In the very first Blogging Case Study update I told you to research your industry and the other bloggers operating in it as much as possible. Simply put, I said that you can’t know too much about what other bloggers are doing. Armed with this research, keep the strategy on the previous page in mind and now see how you can differentiate yourself from others and where you should follow the crowd.

I’ve broken the concepts below into three main sections. Keep in mind that I will be talking about content ideas and traffic generating strategies more in future updates, but it’s good to have an idea about your approach before you actually start writing.

Post Frequency & Length

When I first started blogging, pretty much everyone was posting daily. I wasn’t personally, but that’s only because I didn’t have any readers and was simply adding more content to my site for search traffic purposes. When I entered the personal development niche a few years ago I found that a lot of bloggers were still sticking to this daily posting schedule, often supplementing days with articles from guest authors because it isn’t so easy to continually generate fresh post ideas.

In a year and a half of running the website, at which point I had over 7,000 daily subscribed readers, I managed to write around 120 posts. My focus was on writing high-quality content that people had time to digest and use before I wrote something else. Many of the posts were in excess of 1,500 words, with one even being over 4,400.

With this site I aimed to write two blog posts per week and then publish them a day apart. For example if I published a blog post on a Monday then I wouldn’t publish another one until Wednesday. Or if I wrote on a Tuesday then I wouldn’t write until Thursday or Friday. I never posted on weekends simply because less people are online then.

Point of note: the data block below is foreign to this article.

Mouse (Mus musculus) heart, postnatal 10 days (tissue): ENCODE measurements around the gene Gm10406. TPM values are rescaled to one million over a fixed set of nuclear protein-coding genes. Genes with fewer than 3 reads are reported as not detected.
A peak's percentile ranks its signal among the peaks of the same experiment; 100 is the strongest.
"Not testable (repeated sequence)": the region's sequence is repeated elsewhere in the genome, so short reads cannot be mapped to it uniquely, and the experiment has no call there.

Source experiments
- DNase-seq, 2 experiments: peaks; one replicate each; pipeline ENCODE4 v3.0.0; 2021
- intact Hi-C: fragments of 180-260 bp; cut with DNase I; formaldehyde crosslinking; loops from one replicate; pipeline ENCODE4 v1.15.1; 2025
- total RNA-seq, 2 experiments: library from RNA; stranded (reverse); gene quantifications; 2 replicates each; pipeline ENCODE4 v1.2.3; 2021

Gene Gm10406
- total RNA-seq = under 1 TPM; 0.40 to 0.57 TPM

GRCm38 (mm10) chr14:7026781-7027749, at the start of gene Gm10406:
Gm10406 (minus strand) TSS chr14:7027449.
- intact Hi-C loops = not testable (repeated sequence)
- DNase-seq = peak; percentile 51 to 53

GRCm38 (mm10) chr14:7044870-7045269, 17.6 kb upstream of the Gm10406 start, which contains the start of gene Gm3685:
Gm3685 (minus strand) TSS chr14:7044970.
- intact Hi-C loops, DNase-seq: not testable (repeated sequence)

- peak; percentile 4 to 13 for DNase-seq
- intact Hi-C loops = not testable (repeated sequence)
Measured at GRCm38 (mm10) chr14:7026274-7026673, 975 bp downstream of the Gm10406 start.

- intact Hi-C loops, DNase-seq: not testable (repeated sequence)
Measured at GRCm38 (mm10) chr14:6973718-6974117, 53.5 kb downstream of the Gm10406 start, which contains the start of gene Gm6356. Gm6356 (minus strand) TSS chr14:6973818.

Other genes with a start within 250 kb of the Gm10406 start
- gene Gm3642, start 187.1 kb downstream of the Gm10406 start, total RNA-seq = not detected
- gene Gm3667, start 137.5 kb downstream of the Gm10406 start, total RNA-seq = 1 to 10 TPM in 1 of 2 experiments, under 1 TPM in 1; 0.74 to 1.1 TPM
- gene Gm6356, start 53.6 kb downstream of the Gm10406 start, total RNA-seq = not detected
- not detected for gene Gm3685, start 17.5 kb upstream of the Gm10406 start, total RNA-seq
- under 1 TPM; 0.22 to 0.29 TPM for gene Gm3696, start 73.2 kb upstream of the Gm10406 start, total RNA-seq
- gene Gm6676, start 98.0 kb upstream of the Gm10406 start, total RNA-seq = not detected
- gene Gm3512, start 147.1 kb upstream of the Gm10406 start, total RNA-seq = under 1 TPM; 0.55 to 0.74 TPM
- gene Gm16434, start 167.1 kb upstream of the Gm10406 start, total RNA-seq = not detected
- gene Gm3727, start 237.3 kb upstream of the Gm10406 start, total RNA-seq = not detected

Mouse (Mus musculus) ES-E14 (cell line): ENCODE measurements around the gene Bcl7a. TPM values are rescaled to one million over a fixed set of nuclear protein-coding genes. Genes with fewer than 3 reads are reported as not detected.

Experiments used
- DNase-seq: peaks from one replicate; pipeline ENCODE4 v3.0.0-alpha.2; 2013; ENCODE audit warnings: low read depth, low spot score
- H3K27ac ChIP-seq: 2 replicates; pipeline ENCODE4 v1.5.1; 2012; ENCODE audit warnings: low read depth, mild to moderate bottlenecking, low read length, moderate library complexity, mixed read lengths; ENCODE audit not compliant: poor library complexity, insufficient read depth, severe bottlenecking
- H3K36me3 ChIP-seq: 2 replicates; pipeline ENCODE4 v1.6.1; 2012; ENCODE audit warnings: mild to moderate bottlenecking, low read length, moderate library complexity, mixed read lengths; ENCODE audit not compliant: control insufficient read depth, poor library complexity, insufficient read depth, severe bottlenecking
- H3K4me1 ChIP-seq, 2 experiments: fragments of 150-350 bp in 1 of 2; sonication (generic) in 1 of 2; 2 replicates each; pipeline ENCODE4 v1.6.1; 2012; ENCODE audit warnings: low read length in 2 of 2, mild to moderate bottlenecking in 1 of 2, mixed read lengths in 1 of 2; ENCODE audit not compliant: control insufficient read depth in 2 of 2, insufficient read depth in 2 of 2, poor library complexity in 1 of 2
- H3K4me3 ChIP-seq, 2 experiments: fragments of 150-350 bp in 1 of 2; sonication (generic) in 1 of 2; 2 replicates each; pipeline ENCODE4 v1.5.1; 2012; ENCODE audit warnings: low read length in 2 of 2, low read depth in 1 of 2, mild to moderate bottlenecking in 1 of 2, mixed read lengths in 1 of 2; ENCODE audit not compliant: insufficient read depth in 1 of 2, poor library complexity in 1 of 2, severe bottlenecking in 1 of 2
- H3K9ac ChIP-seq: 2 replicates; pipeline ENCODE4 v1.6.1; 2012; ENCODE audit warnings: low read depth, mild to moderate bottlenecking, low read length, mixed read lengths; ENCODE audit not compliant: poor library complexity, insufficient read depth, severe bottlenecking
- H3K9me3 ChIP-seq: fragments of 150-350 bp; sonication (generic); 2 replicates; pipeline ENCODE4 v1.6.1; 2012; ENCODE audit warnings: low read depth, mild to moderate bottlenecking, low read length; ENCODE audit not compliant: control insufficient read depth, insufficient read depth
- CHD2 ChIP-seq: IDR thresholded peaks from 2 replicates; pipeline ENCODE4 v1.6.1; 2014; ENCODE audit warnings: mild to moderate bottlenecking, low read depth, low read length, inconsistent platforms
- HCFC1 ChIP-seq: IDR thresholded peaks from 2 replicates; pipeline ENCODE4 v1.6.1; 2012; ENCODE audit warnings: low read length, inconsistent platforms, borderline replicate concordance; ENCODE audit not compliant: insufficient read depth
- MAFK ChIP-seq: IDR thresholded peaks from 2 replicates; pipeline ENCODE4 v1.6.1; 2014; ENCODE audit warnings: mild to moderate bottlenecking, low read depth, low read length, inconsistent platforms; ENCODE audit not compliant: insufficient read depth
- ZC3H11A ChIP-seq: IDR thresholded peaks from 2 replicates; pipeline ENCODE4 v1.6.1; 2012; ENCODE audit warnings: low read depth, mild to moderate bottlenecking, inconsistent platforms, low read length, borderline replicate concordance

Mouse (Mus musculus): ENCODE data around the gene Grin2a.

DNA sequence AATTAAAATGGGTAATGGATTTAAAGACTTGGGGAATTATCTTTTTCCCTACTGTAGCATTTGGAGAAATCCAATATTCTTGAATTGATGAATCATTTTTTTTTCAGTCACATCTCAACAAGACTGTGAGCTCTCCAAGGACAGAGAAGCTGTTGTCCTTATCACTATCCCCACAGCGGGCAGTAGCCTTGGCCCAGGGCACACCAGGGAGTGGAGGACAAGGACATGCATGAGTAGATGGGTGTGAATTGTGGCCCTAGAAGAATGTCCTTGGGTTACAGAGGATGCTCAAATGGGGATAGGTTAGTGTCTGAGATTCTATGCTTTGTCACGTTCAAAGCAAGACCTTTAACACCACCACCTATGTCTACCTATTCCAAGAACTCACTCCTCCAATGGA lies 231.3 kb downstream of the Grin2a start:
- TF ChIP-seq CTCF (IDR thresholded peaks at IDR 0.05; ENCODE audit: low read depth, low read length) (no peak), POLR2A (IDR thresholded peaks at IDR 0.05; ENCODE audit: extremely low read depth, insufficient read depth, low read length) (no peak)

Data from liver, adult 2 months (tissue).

Now with my marketing blog, ViperChill, there are times when I’ll only write one or two posts in an entire month. I don’t think I’ve ever written more than five in a month in the history of the site. This is very rare in the marketing world but because I write such long and in-depth articles, it wouldn’t make sense (or really be possible) to be publishing three posts every single week.

Because of my success with the blog, a lot of people in the industry have started copying my strategy, which I find quite funny. The reason I think it’s funny is because this is the approach that enables me to help people in the way I want to help them. I want them to have all of the information they need in one place. This works well since a lot of advice is technical or needs a background story before I state why I’m recommending it.

When I said in the first update that you should know how you want to help people, this was why. There is a good and bad side to my approach. It’s good in that my articles tend to be very popular with an audience who likes to read longer content, but it’s bad in that there’s only so much I can write about. If I write an in-depth guide on building links to your site, there’s only really one time I can do that.

In every niche there are opportunities to take on a totally different approach to post length and posting frequency and be very successful. Seth Godin is thought to be one of the top marketers in the world a blogs almost every single day, with posts that are only a few hundred words. Though we write on the same topic in a broad scale, it’s two totally different approaches that are having positive results.

In the Tech/Startups industry you have sites like Mashable who try and cater to the social media masses with their constant “Top 10 X’ or “Hottest 21 X” guides and they do it well. Then there’s TechCrunch who take a more personal approach with strong opinions on the latest happenings in the industry. Two fairly different angles; both successful for their owners.

Just over a year ago I did some research into the post length of some of the top blogs in the world in different industries, and here were my findings:

Ultimately, what matters most is how you want to help people and what kind of schedule and length makes most sense to do that. If that happens to result in actions that nobody else in your industry is doing, then even better.

You’re the Pulse of Your Blog